The image of the all-knowing commander is a pervasive meme within our society. Too often, the image of a CEO instructing a group that hangs on their every word is equated with the idea of successful leadership. While it is true that leaders require the ability to communicate effectively and be successfully decisive at key moments, it’s not the whole story. 

Successful leaders take time to prepare, plan, and study. They are students and supporters of highly effective organizational systems, positive behavior, and workplace culture. But perhaps most importantly, they are extremely dedicated listeners. 

lego superhero with a cape

The Benefits of Intentional Listening

For leaders, the act of listening is essential. Here are three ways leaders and organizations benefit from intentional listening:

yellow lightbulb icon1. Gain Valuable Insight

When you hear from members of your team and observe their thought processes, it’s an opportunity to build their capacity and gain invaluable insight.

yellow checklist icon2. Respond Immediately

Gathering input frequently on small things allows networks to respond effectively to immediate needs.

yellow bullseye icon 3. Make Quick Decisions

Evaluating information and gathering data by listening to your teams also ensures you can make quick decisions in crucial moments.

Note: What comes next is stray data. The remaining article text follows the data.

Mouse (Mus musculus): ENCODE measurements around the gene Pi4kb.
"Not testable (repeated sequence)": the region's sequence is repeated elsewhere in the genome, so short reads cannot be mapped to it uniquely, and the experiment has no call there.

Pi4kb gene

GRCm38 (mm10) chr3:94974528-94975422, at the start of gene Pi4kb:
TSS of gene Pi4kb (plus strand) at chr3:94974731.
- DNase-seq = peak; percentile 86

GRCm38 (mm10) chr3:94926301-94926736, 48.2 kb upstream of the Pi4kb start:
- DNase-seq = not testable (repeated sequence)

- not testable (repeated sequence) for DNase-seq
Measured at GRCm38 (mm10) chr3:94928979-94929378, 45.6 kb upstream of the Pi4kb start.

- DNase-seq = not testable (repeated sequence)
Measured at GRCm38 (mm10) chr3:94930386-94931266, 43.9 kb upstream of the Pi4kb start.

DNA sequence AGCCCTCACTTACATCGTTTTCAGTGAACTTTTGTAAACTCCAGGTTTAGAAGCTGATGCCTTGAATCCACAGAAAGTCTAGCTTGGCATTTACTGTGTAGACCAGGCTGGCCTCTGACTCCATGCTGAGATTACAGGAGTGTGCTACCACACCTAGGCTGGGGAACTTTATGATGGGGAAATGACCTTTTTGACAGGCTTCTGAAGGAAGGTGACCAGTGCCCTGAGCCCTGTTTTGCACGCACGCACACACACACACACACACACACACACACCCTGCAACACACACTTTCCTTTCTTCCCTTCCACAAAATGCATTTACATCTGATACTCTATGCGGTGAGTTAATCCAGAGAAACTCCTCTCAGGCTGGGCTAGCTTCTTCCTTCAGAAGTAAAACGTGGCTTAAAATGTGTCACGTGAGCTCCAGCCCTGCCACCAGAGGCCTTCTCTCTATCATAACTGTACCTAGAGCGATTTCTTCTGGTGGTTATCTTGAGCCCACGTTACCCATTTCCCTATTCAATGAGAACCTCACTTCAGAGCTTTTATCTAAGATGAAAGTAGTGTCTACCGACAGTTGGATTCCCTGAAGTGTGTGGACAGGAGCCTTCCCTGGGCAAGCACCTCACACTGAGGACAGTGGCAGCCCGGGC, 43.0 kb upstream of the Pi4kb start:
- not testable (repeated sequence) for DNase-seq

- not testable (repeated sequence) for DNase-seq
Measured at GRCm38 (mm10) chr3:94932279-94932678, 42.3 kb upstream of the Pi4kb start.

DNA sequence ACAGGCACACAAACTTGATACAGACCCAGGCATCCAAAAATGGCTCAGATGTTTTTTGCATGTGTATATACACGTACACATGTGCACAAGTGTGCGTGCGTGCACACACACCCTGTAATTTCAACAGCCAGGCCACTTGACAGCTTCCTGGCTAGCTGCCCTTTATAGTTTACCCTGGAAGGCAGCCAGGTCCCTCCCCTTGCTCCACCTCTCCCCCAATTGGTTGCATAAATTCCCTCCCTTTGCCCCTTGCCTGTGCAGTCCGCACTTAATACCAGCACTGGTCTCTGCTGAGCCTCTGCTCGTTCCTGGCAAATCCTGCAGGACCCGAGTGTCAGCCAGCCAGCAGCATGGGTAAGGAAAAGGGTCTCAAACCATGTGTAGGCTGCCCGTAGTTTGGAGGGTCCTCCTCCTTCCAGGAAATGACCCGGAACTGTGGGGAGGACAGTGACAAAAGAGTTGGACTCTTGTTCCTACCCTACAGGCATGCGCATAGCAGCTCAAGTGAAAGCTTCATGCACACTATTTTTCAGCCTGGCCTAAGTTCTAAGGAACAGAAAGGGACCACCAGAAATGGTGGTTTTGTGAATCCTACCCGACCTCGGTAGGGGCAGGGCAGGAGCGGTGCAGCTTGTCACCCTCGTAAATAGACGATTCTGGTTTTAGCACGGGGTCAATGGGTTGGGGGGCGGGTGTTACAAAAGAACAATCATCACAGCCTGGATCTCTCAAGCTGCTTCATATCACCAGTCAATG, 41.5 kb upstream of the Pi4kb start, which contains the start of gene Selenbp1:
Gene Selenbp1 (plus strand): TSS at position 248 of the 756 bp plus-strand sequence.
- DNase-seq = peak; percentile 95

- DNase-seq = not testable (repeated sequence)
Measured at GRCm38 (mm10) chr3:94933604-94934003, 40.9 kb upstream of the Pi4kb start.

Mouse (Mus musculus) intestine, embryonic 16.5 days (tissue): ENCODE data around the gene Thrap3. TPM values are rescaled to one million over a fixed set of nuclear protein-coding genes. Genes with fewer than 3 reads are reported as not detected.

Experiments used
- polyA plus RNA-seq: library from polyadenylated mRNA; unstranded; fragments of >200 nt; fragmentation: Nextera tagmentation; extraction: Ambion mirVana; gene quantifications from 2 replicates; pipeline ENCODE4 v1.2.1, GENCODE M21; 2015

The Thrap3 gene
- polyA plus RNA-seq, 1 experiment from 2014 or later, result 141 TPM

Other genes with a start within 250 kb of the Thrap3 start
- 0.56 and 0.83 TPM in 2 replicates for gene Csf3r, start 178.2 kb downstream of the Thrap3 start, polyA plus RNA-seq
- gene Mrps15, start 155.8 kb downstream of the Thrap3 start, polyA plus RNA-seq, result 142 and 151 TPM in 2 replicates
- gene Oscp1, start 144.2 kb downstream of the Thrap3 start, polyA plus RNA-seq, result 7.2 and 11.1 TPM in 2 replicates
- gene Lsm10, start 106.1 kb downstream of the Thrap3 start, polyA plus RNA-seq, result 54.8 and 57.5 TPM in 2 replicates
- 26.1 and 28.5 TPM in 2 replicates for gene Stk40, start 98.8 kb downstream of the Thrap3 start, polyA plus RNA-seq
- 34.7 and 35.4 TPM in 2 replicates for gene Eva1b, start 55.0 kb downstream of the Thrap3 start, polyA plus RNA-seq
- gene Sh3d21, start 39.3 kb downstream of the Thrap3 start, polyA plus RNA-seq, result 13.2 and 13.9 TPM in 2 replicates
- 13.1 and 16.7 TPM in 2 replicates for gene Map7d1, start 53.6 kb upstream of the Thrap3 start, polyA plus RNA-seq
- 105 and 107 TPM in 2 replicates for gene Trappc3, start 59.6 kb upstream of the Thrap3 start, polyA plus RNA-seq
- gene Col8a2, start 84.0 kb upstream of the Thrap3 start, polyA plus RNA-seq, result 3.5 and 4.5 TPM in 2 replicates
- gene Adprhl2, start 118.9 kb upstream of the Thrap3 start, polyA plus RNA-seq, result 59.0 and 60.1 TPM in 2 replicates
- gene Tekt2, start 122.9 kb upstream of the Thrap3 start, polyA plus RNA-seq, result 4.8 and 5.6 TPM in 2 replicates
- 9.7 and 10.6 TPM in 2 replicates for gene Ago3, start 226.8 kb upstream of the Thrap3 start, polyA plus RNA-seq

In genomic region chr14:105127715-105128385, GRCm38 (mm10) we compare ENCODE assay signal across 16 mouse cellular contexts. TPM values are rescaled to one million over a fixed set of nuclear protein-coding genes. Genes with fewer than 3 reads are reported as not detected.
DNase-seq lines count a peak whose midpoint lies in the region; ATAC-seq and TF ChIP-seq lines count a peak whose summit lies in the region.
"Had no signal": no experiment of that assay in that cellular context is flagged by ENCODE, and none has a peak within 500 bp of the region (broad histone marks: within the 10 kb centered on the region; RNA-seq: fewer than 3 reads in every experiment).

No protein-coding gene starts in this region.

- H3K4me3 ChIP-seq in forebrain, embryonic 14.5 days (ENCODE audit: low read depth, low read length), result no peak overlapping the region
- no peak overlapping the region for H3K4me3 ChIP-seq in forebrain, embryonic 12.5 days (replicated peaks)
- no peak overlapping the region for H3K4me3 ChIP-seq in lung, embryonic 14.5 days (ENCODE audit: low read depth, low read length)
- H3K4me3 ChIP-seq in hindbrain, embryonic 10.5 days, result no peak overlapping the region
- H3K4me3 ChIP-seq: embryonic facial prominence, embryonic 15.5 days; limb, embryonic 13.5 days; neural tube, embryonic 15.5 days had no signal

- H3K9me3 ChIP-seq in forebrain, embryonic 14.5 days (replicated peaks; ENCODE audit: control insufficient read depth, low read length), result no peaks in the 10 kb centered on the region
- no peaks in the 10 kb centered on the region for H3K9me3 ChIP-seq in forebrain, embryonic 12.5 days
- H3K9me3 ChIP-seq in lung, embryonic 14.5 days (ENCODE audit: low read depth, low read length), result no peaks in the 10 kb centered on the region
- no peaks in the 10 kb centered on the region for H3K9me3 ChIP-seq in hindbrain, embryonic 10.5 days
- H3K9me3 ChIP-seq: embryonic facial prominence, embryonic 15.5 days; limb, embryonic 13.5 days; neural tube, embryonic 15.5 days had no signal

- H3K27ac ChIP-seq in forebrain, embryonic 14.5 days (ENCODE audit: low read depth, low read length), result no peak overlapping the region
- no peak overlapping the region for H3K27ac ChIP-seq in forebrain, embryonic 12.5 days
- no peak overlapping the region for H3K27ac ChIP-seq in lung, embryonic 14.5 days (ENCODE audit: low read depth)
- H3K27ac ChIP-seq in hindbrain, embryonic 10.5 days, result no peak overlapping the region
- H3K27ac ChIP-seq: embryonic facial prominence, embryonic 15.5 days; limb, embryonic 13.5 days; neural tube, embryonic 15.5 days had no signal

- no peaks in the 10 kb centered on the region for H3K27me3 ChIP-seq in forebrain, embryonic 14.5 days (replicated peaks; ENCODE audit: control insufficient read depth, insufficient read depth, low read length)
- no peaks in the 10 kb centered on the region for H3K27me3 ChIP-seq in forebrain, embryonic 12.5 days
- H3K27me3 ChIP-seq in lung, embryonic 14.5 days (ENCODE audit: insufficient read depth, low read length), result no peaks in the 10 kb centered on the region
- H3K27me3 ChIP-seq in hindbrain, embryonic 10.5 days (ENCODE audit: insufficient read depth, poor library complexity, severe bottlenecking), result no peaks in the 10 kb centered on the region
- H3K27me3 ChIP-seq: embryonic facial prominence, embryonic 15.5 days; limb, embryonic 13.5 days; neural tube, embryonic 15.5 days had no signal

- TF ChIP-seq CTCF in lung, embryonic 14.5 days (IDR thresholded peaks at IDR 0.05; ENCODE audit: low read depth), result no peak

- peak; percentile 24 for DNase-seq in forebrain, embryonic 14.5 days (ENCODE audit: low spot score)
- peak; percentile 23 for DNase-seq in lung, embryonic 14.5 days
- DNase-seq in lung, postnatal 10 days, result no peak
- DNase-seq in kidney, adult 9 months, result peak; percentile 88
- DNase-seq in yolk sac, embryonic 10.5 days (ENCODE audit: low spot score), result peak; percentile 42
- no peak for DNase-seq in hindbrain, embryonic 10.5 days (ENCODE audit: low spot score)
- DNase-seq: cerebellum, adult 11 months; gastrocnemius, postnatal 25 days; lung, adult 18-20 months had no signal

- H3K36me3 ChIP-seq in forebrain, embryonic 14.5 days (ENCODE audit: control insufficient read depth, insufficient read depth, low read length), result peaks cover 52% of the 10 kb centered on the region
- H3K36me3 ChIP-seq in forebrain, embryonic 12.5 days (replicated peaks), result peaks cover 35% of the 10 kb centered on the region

When listening, adhere to the practice of “framing the question” so that you receive specific, focused feedback rather than mounds of unneeded information you’ll have to sift through.

Leading Well Means Listening Carefully

If your goal is to compile perspectives that assist and challenge your thinking, you must encourage teams in an environment of authentic engagement. When it comes to the act and practice of listening, the manner in which it takes place and the sincerity of the engagement go a long way to reinforce the values of the leader and the team.  

Here are a few ways you can listen more carefully.:

  • Make the effort to be focused and present. Multi-tasking or staring at your phone while asking for thoughtful counsel is inconsiderate and ineffective. Even if the time of the interaction is only a few minutes, the quality of your eye contact and body posture sends an important message.  
  • Ask clarifying questions. This sends a message of engagement and seriousness. 
  • Acknowledge their points. Sincere acknowledgement adds to your evaluative capacity and will feel like authentic praise to those who contribute.

Listening as a leadership practice is an underrated skill that separates the modestly successfully from the truly impactful. Learn other ways to make a huge impact on your organization and your teams. Download our free resource: The Innovative Leader’s Guide to Transforming Company Culture…Starting with Yourself